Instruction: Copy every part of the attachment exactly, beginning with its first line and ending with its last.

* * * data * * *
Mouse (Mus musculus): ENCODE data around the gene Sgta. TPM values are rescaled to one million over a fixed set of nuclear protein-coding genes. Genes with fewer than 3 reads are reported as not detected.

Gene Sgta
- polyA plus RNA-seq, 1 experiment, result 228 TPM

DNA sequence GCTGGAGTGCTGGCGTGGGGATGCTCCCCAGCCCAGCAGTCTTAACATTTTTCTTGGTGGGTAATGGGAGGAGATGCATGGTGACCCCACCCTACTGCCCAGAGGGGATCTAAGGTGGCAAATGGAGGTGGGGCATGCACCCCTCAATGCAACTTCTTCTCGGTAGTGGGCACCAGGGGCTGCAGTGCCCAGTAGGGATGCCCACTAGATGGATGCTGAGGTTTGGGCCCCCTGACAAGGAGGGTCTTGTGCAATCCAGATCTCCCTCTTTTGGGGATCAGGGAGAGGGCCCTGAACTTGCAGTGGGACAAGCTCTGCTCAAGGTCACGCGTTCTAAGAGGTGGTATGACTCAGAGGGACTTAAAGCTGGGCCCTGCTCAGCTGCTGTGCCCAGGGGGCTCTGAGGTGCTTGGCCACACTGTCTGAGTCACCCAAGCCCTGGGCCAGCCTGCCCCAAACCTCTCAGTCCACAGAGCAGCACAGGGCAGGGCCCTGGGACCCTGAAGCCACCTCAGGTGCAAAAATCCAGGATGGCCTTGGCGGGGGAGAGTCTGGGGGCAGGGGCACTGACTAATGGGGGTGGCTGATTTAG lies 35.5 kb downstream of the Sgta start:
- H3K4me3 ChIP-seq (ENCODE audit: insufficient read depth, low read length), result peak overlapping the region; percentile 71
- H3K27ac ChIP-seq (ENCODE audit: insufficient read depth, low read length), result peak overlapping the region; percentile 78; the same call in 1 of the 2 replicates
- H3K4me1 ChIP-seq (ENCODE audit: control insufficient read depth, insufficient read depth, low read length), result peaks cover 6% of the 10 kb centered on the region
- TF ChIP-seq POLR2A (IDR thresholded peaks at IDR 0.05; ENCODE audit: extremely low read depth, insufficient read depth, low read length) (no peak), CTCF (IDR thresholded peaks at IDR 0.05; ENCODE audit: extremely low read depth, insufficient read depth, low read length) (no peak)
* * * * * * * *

Mouse (Mus musculus): ENCODE data around the gene Sgta. TPM values are rescaled to one million over a fixed set of nuclear protein-coding genes. Genes with fewer than 3 reads are reported as not detected.

Gene Sgta
- polyA plus RNA-seq, 1 experiment, result 228 TPM

DNA sequence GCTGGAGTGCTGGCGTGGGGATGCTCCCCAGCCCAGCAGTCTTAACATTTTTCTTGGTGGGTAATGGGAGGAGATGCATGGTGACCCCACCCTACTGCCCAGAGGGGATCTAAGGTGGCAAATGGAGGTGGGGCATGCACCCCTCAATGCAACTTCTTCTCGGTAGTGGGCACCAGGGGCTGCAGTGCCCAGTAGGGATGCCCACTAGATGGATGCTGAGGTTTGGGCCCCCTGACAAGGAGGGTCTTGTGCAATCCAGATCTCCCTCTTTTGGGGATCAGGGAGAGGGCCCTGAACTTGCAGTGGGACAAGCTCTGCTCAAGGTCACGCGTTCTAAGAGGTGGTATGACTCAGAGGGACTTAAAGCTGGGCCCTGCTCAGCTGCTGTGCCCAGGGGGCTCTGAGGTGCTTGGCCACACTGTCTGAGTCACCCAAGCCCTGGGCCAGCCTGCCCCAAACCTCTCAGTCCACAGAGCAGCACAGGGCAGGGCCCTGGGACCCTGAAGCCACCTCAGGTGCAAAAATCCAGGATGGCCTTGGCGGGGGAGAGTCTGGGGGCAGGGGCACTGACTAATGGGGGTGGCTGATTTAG lies 35.5 kb downstream of the Sgta start:
- H3K4me3 ChIP-seq (ENCODE audit: insufficient read depth, low read length), result peak overlapping the region; percentile 71
- H3K27ac ChIP-seq (ENCODE audit: insufficient read depth, low read length), result peak overlapping the region; percentile 78; the same call in 1 of the 2 replicates
- H3K4me1 ChIP-seq (ENCODE audit: control insufficient read depth, insufficient read depth, low read length), result peaks cover 6% of the 10 kb centered on the region
- TF ChIP-seq POLR2A (IDR thresholded peaks at IDR 0.05; ENCODE audit: extremely low read depth, insufficient read depth, low read length) (no peak), CTCF (IDR thresholded peaks at IDR 0.05; ENCODE audit: extremely low read depth, insufficient read depth, low read length) (no peak)